• Patricia Harry
    4 days ago

    I struggle all the time, especially now that I am no longer working. It is hard for me to ask for help. Since moving my daughter and grandsons in with me, I find it more difficult since she is extremely assertive and rather demanding. She is critical that I don’t do more to help her. She has her own health issues and struggles financially. I have helped her financially to the max I can, but she does not seem to appreciate that I need help from her with keeping up the house rather than she needs me to do more. I wil try your strategies and hope they help.

  • Christina Hegarty PT, DPT moderator
    2 days ago

    Patricia, I’m sorry to hear this. I hope some of the strategies help. Keep us updated with how you’re doing if you’d like.
    Thinking of you,
    Christina, MultipleSclerosis.net Team

  • vvxjr9
    6 days ago

    Matt,
    Thanks, I really enjoyed your article. I could see myself in so many of your sentences. I have so many things to do, feel overwhelmed because of it, have made timelines that turned out to be not practical. I am used to a structured life because of going to work everyday, but now, because I can’t, it is so very difficult to figure out what to do and when to do it, etc.

  • Janus Galante moderator
    1 week ago

    Hi Matt,
    your question “do you struggle with motivation issues?”
    is one that I ponder almost daily. Before m.s., I slept motivated! Now it’s a challenge that’s in front of me always.

    The time blocking is something that I find definitely helps at times, (no pun intended.) I just never had a name for it, but basically that is how I have to deal with day to day tasks.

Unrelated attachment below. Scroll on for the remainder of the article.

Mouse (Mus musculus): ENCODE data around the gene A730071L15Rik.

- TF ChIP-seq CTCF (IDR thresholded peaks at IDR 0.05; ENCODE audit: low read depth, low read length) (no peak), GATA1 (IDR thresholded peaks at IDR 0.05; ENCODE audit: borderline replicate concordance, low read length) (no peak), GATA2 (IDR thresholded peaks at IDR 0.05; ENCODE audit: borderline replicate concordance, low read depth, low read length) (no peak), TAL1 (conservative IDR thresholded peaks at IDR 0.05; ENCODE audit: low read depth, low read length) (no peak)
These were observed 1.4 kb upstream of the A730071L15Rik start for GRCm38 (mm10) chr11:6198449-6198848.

I love the “smaller bites” idea. It can make breaking up the challenges of the day to day stuff seem less daunting and more do-able.

    One thing I have found that’s helpful is including a guilt free nap which is sometimes unavoidable. I am currently working on the exercise and trying to manage even 10 minutes now that it’s winter and going outdoors is not an option for me…one block at a time!

    Thanks Matt! Janus

  • Matt Allen G author
    1 week ago

    Yeah, when you feel like you can barely move, it’s a lot easier to attack the task “tie trash bag and put aside” then later “take the trash out” than it is to just “take the trash out”. That may be a bad example but point is, things don’t seem as daunting when you only look at it as “I have X amount of time to do nothing but just tie the trash bag”. I may have forgotten to mention, it helps to literally schedule my sleep. If I know I’ve scheduled 8 hours to just sleep, it’s easier for me to not think about everything I need to do tomorrow because I know I already took time to think about it. Now it’s just time for me to “turn off”.